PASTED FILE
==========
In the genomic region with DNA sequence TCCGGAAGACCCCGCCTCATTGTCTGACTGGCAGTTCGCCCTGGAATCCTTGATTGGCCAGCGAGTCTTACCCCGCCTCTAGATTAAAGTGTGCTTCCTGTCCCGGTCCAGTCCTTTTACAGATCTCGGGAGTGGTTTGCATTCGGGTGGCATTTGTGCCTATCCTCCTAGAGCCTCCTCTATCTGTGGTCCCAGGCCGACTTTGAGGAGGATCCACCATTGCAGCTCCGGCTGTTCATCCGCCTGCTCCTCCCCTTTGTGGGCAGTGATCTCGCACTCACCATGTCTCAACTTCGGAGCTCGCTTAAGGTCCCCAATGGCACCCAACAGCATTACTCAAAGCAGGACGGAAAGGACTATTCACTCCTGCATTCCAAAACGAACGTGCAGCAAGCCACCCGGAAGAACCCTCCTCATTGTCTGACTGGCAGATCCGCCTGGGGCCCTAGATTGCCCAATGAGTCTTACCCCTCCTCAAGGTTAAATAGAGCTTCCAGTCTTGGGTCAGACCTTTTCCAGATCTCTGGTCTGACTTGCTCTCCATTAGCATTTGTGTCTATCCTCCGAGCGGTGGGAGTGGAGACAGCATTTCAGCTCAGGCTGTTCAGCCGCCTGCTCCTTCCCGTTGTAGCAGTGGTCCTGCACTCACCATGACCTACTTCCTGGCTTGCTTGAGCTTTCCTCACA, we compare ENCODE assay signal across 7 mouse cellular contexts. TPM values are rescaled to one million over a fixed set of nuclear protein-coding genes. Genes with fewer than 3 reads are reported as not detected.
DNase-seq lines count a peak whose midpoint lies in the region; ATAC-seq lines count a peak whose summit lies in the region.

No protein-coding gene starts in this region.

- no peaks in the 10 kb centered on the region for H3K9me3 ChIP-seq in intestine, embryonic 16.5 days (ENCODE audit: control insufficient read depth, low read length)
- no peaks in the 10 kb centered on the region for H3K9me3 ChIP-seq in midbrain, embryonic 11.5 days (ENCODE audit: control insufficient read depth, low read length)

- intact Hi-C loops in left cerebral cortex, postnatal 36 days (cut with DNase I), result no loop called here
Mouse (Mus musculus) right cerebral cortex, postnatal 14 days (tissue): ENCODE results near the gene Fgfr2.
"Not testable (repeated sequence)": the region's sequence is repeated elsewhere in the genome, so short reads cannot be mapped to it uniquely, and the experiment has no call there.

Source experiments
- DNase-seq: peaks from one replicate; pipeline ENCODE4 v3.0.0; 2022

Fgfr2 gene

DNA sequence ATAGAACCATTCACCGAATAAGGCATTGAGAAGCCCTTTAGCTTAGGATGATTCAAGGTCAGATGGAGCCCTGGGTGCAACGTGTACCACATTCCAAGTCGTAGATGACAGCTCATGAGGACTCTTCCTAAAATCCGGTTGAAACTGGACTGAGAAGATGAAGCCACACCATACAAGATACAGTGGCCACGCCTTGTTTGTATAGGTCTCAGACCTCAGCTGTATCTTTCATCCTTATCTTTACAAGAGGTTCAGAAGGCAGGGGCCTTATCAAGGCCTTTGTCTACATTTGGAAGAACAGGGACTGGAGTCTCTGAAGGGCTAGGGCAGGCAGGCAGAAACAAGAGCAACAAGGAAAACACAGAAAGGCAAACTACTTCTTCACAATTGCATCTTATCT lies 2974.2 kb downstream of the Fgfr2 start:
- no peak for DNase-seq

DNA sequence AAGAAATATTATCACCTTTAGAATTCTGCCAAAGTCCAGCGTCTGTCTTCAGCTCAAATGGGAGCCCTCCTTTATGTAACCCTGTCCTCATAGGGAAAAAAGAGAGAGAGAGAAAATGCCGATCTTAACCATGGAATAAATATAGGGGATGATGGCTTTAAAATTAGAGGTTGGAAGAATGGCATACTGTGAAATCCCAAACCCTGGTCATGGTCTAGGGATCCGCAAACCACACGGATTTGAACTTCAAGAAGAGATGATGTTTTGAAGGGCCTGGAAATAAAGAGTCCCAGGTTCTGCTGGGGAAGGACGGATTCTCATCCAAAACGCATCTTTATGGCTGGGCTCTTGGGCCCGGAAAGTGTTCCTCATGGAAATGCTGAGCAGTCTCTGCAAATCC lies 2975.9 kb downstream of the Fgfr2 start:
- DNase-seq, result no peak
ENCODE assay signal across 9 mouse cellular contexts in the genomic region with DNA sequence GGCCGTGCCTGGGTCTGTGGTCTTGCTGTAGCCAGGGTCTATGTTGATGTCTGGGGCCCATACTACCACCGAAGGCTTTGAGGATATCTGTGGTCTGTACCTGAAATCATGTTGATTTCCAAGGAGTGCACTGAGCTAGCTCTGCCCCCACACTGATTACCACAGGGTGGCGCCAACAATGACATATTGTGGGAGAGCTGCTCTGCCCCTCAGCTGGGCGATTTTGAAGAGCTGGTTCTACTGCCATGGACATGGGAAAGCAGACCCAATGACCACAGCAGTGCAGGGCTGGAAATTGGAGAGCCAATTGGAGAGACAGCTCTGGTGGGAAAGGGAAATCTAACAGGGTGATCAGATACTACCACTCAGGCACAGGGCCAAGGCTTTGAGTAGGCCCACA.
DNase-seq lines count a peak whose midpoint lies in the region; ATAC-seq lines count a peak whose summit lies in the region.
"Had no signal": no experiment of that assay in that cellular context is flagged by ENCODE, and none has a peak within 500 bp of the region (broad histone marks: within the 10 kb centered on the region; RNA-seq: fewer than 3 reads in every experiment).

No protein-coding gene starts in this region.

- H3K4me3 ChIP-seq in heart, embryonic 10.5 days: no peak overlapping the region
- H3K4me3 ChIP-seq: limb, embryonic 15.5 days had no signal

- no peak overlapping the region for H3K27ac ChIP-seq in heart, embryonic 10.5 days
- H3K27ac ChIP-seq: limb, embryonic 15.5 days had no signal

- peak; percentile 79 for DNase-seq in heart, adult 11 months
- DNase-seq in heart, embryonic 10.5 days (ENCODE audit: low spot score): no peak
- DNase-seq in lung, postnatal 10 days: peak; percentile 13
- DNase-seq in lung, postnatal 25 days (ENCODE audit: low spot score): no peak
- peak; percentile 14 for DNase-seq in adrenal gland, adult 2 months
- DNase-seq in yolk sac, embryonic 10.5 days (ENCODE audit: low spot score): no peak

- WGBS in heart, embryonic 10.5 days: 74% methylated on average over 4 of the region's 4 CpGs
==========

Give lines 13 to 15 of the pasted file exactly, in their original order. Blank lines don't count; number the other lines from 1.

- no peak for DNase-seq

DNA sequence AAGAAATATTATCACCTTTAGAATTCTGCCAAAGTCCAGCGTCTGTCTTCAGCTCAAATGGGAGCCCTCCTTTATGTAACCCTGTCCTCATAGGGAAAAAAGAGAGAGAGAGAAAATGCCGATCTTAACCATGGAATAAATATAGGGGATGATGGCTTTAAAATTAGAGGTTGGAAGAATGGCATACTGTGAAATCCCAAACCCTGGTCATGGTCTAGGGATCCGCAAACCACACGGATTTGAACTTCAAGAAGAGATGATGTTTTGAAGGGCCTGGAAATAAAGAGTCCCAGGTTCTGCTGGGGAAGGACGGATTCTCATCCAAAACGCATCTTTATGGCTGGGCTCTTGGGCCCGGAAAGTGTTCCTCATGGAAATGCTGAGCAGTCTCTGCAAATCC lies 2975.9 kb downstream of the Fgfr2 start:
- DNase-seq, result no peak